Each year has brought new equipment, increased infrastructure, and expanded markets. A year into her farming, Emma started selling to Woodberry Kitchen, a well-known restaurant in Baltimore that features locally sourced ingredients. She sells to them every week during the growing season and has been expanding her winter growing every year so that she can continue to sell frequently throughout the winter.
The CSA in year two grew to 25 people (from its start at 15), and in year three expanded to 45 people. That year more than half of her volume of sales was to restaurants. And a frequent volunteer from the beginning, Jason—whose wife was a good friend of Emma’s husband’s—came on as an employee. The next year he joined Emma as a part owner in the farm.
Now in year five, the farm has had four employees: one full-time, one full-time only for the summer, and the others part time. Labor is a huge expenditure, but Emma says, “We’re aiming pretty big.”
The farm has made a profit each season, except those first seasons when Emma didn’t pay herself, “which is why it looks like we made money. And I did start with no money, which is a ridiculous thing to do, but you know, if you don’t have it you can’t start with it. So it’s pretty bootstrap.
“We got a personal loan from Jason’s mom for the high tunnel, but that’s the only loan we’ve taken out so far. Other than that, last season we raised $10,000 through Barnraiser (a crowdfunding platform) for our mobile walk-in cooler.
“The three sites here at home total about one acre in cultivation, but the four sites about 15 to 20 minutes away total about two acres, so there are a lot of crops over there, and we had to cool them down. Last season, Jason and I would get there at four in the morning so we could harvest lettuce and greens and bring them back to the walk-in cooler here at home before the heat set in (and presumably before her kids got up), to preserve the quality of our product. We wanted to stop doing that crazy commute. So I had the idea to build a mobile walk-in cooler on a trailer, so we could take it to any of the farm sites. It can be plugged in, and it has a generator as well. I built it this past winter. It’s run by a coolbot. I put a retractable awning on it, so that it could be a mobile wash station and a farm stand. So even though we’re not doing farmers markets right now, I’m starting to get really real with my ambition level and thinking ahead a little bit.”
“I come at farming from both a human health and an environmental health perspective. I’m really concerned about our society and the direction it’s headed. I think that technology is amazing and really cool, but adults not knowing where food comes from is terrifying. And that’s a large part of my experience with healthy food, is that adults have no idea where it comes from, beyond the basic eight vegetables. They don’t know any others. They don’t know that vegetables taste good, and that they grow on plants. I think people need to eat a lot more locally. We don’t just want to suck away all the water from California and ride that until it’s done.”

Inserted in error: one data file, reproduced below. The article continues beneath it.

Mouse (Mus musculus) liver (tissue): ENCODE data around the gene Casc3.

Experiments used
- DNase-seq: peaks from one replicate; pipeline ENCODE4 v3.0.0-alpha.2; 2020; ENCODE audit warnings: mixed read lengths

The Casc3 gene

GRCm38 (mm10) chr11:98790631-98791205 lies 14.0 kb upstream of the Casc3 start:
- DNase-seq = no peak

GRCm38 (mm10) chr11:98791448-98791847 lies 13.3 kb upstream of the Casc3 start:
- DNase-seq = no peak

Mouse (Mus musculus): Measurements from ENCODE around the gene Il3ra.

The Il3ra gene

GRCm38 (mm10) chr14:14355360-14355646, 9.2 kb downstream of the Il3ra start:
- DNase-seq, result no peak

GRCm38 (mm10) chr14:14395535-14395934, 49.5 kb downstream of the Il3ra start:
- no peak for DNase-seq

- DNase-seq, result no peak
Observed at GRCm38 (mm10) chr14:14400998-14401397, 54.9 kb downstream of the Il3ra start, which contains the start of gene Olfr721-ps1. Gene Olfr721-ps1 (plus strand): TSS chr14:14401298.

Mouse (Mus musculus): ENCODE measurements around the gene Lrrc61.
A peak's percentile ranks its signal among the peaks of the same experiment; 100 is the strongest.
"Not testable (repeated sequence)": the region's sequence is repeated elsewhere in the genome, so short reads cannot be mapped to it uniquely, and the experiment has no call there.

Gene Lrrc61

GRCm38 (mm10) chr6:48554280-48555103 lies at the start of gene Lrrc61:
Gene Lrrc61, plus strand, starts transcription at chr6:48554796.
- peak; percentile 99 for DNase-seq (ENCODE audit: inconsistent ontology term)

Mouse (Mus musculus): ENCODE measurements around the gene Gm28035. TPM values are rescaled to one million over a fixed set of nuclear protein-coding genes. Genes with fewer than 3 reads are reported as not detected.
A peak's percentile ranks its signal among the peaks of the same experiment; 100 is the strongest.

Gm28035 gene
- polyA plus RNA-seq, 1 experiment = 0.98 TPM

She’s taken on a huge enterprise that requires unending hard work and dedication. How does she do it all? I asked her what she does on those days when she doesn’t want to get out of bed to work. “I get up and do it. I remember my commitment to the people who have prepaid me [from the CSA]. I absolutely wake up with that motivation to not disappoint them. It’s major fuel. I’ve got to produce these shares every week. And having people working for us helps. I have to be the motivator. And the very simple notion of raising my kids well is a primary driving force for me.” (Read her wise words about raising kids on a farm in Part 2.)
Gratitude for garlic
Emma’s favorite thing to grow, garlic, kind of follows the emotional roller coaster of farm life. “You plant in late October, when you haven’t planted for a while. It’s the last thing before winter. From February on, the rest of the season becomes such a barrage of constant planting, so with garlic it’s nice to plant just one thing at a time. When I plant the garlic, it’s like ‘Oohh—planting again!’
“They sprout when other stuff is dying in November, and it’s the first thing you see in the spring. In the spring I always get feelings of desperation, like ‘nothing’s going to grow ever!’ When it’s so early and the ground is still cold and hard. I’ve made all of these projections for how much stuff I’m going to grow, and taken all of this money from my CSA members, but I’m like, I have nothing! And then the garlic’s there, so I feel like at least I have one thing.
“When you harvest it in July, it’s the first thing to go into storage, so when I start panicking about having stuff for the fall, the garlic is the stuff I’ve had for the longest time and will have for the longest time. Garlic is just always a relief. The timing is just perfect.”
And a needed reminder that the cycle will continue.
Just as Emma is grateful for that garlic, I am grateful for farmers like her who have committed themselves to the kind of life they want for their children and communities: where land is put to use to grow healthy food; where the soil is made fertile; where people have access to real, nourishing food; and where children grow up with a knowledge of and respect for the natural world